Thornbridge Peakender 2017 – day two

So here we are, back again with the day two round up. As 75% of our party aren’t big beer festival people, we spent much of the day cycling along the Monsal trail to earn our beer points, and it was a very pleasant day out, despite some more rain making an appearance. Little did we know that many beers were disappearing from the festival in our absence. Like yesterday when we arrived, there was nowhere in particular to park bicycles (our preferred mode of transport).

The rain and its effect on the conditions underfoot at the Bakewell Showground have been a big part of the weekend. The Bakewell Show suffered huge problems just a couple of weeks ago during some big storms, with some cars unable to enter or leave at various points due to the field being an absolute mudbath. The nearby Y Not festival was also abandoned on its final day. (Edit : the Bakewell Show has been cancelled for 2018, for the first time since World War II, one of the reasons given was to let the showground recover).

On to our beery round up for day two, and then some final thoughts.

First up in the round up, the Magic Rock pilsner we know as Dancing Bear, prety decent stuff.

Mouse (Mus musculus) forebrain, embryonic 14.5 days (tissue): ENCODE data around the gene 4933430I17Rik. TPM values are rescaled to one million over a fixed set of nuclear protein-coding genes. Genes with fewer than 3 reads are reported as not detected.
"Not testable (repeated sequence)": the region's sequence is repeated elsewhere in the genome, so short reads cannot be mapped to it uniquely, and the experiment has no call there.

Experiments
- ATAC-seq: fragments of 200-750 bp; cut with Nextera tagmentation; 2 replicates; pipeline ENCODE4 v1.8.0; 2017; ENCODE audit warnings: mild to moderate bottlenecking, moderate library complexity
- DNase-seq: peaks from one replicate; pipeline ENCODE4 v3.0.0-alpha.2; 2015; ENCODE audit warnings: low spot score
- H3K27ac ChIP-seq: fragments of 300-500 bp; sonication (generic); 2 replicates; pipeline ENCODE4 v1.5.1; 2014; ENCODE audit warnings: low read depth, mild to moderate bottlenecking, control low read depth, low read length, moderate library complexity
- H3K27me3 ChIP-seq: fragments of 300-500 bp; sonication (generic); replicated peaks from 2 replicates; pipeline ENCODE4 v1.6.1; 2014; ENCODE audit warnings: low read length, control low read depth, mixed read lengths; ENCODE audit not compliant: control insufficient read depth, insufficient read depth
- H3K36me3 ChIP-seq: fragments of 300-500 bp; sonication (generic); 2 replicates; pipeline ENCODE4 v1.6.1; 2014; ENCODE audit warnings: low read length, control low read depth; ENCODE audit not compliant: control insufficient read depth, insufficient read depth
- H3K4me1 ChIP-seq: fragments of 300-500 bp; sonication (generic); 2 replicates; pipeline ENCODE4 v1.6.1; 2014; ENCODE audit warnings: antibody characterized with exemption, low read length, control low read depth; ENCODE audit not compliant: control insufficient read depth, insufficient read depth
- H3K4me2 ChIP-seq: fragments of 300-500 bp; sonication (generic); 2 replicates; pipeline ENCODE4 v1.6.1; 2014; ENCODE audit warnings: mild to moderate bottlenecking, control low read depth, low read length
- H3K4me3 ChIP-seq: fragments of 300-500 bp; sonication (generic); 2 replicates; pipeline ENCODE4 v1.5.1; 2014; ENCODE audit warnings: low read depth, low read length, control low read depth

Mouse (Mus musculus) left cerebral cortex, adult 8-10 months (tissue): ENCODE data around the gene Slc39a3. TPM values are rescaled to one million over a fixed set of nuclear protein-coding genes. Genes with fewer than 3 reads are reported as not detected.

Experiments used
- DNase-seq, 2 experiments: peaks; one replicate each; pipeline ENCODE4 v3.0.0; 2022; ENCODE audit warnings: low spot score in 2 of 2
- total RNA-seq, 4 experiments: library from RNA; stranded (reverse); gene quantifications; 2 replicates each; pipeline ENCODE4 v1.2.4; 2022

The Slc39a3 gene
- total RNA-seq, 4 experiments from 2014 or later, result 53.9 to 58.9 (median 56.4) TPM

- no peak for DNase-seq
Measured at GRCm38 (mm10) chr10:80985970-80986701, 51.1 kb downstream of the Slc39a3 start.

Another treble next. There’s Melba, which you might have guessed is a peach beer, an IPA to be precise. The peach is very subtle, although the IPA bit is even more subtle (sadly).

A lovely summer beer followed, in the form of Wit or Wheatout You (strong punnage from Beavertown), a slightly soured wheat beer with coriander and lemon zest, to make the ultimate wheat beer shandy.

Staying with the lemony goodness, Siren’s White Tips “zesty IPA”. I had high hopes of this one, but there were just subtle zesty hints and no hops detected. Wit or Wheatout You was much better.

After some pizza (because beer festival), some more beer. Hawaii 5-Oh is a beer inspired by ham, and made for The Friends of Ham, a top notch beer, cheese and charcuterie bar in Leeds. I am also a friend of ham. It was quite literally like drinking a smoked Hawaiian pizza. This is a good thing in my book, probably my favourite “weird beer” of the event.

This next beer was another Thornbridge one, Guinevere, a witbier that was like a rosemary gin. Intriguing.

The next beer to be unchained was Django, a pale ale with lemongrass and Kaffir lime leaves. Needs more lemongrass and more lime leaves. Lots more. Also, a steadier hand in lower light conditions.

Thornbridge Lumford was not worth the long wait at the bar, way too bland for a New Zealand pale ale…